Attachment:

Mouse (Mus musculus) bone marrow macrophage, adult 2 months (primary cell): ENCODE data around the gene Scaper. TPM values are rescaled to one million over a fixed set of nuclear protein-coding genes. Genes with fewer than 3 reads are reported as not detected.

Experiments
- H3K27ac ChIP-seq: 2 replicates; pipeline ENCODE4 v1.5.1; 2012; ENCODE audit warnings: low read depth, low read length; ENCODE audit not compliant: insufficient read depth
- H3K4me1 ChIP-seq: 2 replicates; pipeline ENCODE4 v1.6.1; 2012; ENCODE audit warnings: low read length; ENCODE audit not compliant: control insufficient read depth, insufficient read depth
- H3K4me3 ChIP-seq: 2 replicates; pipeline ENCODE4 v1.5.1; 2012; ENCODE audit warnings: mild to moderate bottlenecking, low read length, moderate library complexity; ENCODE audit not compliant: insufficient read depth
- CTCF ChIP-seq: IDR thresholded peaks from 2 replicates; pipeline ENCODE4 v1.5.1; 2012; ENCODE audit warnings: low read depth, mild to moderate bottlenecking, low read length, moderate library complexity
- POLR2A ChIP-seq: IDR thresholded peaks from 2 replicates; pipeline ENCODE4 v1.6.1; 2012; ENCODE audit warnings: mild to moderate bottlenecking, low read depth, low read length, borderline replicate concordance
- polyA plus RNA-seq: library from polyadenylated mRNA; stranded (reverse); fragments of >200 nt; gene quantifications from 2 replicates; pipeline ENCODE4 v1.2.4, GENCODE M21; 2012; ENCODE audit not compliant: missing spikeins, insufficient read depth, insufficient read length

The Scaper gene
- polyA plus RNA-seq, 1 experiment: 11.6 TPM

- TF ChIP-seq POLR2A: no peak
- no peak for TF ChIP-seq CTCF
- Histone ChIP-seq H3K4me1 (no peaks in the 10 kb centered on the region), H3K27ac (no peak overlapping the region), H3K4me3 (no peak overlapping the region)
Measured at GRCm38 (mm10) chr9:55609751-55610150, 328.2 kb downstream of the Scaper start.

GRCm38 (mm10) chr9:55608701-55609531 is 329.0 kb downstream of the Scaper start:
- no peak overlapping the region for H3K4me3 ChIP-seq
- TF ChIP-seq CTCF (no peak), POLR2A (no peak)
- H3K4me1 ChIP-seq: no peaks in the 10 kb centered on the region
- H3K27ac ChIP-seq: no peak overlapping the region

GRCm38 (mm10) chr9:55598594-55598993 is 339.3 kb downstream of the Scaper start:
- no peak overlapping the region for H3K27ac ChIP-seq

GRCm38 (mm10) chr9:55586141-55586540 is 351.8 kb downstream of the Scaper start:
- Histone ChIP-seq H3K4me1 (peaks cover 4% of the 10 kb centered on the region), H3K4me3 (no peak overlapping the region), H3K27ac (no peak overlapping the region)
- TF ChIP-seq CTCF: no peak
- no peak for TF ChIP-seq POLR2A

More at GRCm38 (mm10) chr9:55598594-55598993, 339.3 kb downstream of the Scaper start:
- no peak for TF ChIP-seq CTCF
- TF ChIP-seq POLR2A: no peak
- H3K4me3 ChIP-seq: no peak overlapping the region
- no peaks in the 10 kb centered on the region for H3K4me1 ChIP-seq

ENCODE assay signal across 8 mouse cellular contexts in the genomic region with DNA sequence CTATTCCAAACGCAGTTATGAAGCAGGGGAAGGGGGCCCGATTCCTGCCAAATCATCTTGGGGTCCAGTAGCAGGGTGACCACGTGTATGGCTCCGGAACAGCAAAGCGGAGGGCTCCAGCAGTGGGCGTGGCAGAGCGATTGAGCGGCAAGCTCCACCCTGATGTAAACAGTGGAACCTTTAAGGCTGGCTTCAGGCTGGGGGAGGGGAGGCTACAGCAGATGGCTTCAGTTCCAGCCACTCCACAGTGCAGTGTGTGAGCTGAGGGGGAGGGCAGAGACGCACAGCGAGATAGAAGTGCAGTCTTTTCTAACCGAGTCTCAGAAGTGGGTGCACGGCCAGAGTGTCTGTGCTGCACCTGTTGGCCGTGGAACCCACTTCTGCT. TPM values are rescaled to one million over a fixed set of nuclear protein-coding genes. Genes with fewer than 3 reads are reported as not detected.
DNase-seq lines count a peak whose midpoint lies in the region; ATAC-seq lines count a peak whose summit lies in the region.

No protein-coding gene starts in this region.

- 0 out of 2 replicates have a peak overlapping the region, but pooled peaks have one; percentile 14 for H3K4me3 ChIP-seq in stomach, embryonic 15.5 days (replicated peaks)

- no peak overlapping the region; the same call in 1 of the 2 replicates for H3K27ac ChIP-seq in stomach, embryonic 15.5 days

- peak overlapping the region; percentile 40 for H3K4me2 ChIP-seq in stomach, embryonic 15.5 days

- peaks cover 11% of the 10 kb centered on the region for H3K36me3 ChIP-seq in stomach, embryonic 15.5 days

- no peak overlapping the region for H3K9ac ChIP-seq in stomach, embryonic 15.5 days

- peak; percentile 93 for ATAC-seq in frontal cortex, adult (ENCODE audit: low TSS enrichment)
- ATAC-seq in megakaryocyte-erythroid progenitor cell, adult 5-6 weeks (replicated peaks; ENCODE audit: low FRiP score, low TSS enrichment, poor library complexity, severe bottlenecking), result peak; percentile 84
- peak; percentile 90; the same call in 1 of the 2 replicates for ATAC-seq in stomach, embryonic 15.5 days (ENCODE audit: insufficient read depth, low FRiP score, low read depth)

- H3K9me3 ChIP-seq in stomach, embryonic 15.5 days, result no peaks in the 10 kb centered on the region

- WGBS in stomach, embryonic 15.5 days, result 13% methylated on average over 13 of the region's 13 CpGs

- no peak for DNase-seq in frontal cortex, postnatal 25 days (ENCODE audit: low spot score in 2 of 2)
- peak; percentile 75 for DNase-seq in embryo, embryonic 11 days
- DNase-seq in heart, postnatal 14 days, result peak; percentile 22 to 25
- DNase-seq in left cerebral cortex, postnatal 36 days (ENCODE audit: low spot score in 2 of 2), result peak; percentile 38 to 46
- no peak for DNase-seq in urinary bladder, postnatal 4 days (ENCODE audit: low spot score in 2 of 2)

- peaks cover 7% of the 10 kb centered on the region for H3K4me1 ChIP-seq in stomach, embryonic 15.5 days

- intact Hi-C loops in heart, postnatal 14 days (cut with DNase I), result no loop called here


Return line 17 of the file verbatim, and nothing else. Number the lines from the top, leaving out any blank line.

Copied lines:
- TF ChIP-seq CTCF (no peak), POLR2A (no peak)